March 16, 2009 -- Children walking to school, bags swinging on their shoulders. Stonemasons laying sidewalks. Water purification kits in use. Strangers greeted with a friendliness unseen in years.
On these, nations are rebuilt.
But in the next village: wrecked homes. Rutted roads. Open sewers. Rotting garbage. Kidnappings for ransom. Suspicious faces.
On these, progress faces its many challenges.
So it is in the two Iraqs of today. One, a nation where confidence and hope are swelling on the strength of newfound security, development and political accommodation. The other, a place where six in 10 still lack good access to medical care, where rebuilding is hit-or-miss, where car bombs explode with depressing regularity, if far less frequency.
Both are apparent in the results of our latest poll there, the sixth in Iraq sponsored by ABC News and media partners. They're evident, as well, in field notes from some of the trained Iraqi interviewers who conducted the random, house-to-house surveys for us.
"We went to Al-Sarta area on 18 February," reported one, in Basra province. "We saw many children walking to school with their bags which made me very happy, because it was nearly impossible in the past years. There are schools, teachers, and paved roads in the area. We noticed that there is a very good relationship between the police and inhabitants of the neighborhood; they are cooperating with each other."
In the al-Askari district of Maysan province, more good news: "We noticed that some of the immigrated Sunnis are moved back into their neighborhood. There are no problems among them; they told us they are good neighbors. The condition of the area is good. There are parks for children, some reconstruction of buildings. We noticed there is a good relation with police in the area."
It was peaceful, too, at Al-Msayb, in Babil – but with other problems: "This area was very quiet, no security concerns, no kidnappings, only the services are very bad," another interviewer reported. "No paved roads, no stable electricity, no fuel. Most of them complained about high prices of the farming tools, high prices of limited fuel. They asked us to reach their voices to the officials."
So it was, too, in the al-Yady area of Qadisiyah; there "the security situation was very good," an interviewer reported, but other conditions far less so: "We noticed that the families in the area are poor. There is great unemployment, bad services, very bad health care, no water, no electricity. We only saw one health center, one school."
Nor is security uniformly good. At al-Shakir in Babil province, "People interviewed told us they are facing many kidnapping cases in the village. They told us (of) an armed group usually kidnapping sons of the village for ransom, also this group sometimes attacking police and army, creating fear in the village." At a Basra location, "There was tension in the area when we arrived. There were rumors about a car with bomb in the city."
In Wasit: "People told us there are kidnappings, random killings still occur. We did not see any reconstruction work in the area."
In Baghdad: "In some areas we went people complained about robbery and kidnappings, especially in Ghazaliya and Saydiya. People often told us, people working with the government get killed."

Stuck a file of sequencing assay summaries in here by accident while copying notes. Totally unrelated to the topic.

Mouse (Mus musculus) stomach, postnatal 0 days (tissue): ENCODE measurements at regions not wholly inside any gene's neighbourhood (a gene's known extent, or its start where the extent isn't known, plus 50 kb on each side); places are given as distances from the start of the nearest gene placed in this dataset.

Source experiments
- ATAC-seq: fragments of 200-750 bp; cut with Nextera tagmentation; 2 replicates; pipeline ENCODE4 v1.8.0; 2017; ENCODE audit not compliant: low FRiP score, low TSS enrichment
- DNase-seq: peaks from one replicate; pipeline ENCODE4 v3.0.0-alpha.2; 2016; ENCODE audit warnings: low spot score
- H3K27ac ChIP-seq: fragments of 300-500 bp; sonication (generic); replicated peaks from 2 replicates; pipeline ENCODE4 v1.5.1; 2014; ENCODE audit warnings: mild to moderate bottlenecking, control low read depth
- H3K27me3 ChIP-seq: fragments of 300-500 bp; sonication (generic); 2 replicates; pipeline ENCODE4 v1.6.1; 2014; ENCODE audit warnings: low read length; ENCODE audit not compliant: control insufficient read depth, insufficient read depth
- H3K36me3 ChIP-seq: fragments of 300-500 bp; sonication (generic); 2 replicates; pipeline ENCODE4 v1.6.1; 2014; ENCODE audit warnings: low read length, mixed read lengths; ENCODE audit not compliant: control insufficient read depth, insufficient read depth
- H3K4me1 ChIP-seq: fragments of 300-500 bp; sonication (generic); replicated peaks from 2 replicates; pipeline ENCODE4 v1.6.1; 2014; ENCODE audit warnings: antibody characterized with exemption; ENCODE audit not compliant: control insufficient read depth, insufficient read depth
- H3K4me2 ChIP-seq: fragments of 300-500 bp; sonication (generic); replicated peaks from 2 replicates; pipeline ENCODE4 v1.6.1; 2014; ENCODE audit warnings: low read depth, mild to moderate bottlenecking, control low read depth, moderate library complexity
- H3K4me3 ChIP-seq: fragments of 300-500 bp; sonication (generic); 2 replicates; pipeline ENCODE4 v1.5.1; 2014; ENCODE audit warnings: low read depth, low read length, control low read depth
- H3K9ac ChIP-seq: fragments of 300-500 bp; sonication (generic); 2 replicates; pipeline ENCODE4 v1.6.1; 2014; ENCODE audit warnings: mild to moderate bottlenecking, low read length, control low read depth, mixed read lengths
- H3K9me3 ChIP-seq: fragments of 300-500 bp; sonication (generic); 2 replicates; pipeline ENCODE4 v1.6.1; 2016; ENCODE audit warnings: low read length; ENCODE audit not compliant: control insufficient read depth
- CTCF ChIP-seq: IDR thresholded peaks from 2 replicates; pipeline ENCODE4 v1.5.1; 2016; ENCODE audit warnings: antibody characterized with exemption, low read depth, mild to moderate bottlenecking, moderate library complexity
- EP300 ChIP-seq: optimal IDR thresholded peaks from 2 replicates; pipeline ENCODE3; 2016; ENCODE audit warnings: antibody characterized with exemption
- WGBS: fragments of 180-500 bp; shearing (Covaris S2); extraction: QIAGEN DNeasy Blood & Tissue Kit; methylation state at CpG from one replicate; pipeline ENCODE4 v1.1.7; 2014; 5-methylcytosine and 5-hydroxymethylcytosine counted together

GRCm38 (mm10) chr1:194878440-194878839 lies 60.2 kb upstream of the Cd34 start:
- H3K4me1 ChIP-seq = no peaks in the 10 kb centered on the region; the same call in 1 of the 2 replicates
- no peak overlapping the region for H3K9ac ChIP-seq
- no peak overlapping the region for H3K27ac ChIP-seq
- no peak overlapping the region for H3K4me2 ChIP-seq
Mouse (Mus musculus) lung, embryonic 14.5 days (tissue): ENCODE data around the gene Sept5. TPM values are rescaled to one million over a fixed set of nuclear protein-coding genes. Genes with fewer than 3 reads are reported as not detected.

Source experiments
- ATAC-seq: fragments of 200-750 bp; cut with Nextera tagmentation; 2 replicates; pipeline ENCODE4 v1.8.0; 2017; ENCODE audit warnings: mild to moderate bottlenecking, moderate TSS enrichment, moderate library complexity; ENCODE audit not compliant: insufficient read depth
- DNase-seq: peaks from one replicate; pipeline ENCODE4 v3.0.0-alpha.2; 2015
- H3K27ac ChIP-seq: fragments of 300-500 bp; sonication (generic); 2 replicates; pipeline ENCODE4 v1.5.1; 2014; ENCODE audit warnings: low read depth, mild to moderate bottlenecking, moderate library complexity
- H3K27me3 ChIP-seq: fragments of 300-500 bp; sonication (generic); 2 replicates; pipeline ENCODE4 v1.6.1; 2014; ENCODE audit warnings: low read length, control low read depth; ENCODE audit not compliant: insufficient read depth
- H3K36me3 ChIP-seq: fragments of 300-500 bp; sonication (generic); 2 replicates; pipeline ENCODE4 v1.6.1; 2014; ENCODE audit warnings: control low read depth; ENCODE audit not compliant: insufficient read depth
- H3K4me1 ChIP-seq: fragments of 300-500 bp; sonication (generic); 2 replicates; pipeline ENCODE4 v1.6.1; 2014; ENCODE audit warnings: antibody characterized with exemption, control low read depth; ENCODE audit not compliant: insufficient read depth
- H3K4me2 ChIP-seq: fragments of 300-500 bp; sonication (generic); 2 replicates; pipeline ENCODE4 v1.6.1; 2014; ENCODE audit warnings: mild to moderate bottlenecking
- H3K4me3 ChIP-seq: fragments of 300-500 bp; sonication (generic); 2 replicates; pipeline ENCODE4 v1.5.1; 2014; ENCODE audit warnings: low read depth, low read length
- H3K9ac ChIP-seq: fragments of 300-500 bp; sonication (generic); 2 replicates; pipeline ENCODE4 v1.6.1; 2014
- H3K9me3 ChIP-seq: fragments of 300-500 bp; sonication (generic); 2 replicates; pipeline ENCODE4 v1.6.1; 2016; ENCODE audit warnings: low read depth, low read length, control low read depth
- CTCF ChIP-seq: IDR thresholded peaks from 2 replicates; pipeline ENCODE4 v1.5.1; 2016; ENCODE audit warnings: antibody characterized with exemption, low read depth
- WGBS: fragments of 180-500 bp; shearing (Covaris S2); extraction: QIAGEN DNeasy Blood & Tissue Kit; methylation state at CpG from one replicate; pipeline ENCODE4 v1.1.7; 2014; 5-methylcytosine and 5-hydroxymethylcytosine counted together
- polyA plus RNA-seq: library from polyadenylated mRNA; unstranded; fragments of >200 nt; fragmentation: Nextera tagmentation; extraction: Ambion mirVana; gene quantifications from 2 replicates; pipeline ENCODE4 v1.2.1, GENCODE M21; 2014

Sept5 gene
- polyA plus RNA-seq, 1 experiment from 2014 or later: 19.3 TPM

And in Diyala, an incident underscoring the hazardous conditions under which these interviewers work – and many Iraqis still live: "While (we) were doing interviews explosions in Baquba and Baladrooz happened. Soon after explosion, security operations started, but it did not affect our job."
The locale-to-locale differences are striking. At al-Wihda in Maysan province, "I noticed lots of reconstruction is going and some of them are already finished, like schools, roads, sidewalks, nice gardens for people. We saw children playing in the gardens without garbage dumps, risk of diseases. People were quite cooperative with us to join our study."
At another Maysan village, "People in this area are very aware of hygiene. They are using some tablets to make the water clean to drink. We learned that these tablets are distributed by health clinics. There is construction of schools, some buildings."
And at a Basra location, "We noticed the area is full of electronic shops, computer shops. Security is pretty well, even women are walking in the streets easily."
-At Haj Hassan in Babil, "The condition of the village was so bad. We saw big garbage dumps near the streets, no water, no electricity; the condition of the houses we saw and got inside was bad. People were complaining about lack of jobs and some of them sadly lost their sons."
-At another Babil location, "When we enter the neighborhood, first thing we noticed was the bad smell. The sewer lines are broken."
-At Thubat, in Basra: "The area is nearly destroyed (as a) result of the war. We did not see any reconstruction effort, people are suffering."
-In Anbar: "Most of the places we went were destroyed by war."
-In Salahuddin: "The homes were in bad condition, some of them are nearly destroyed. They are saying no one cares for them; they even can't use their simple right to live. They feel that they are victims of the occupation."
In sum, the empirical data from our latest poll show remarkable advances in public attitudes in Iraq – powerful enough to be the headline results. But they also show the deep difficulties that remain, expressed as well in the experiences of the interviewers who carried out this work.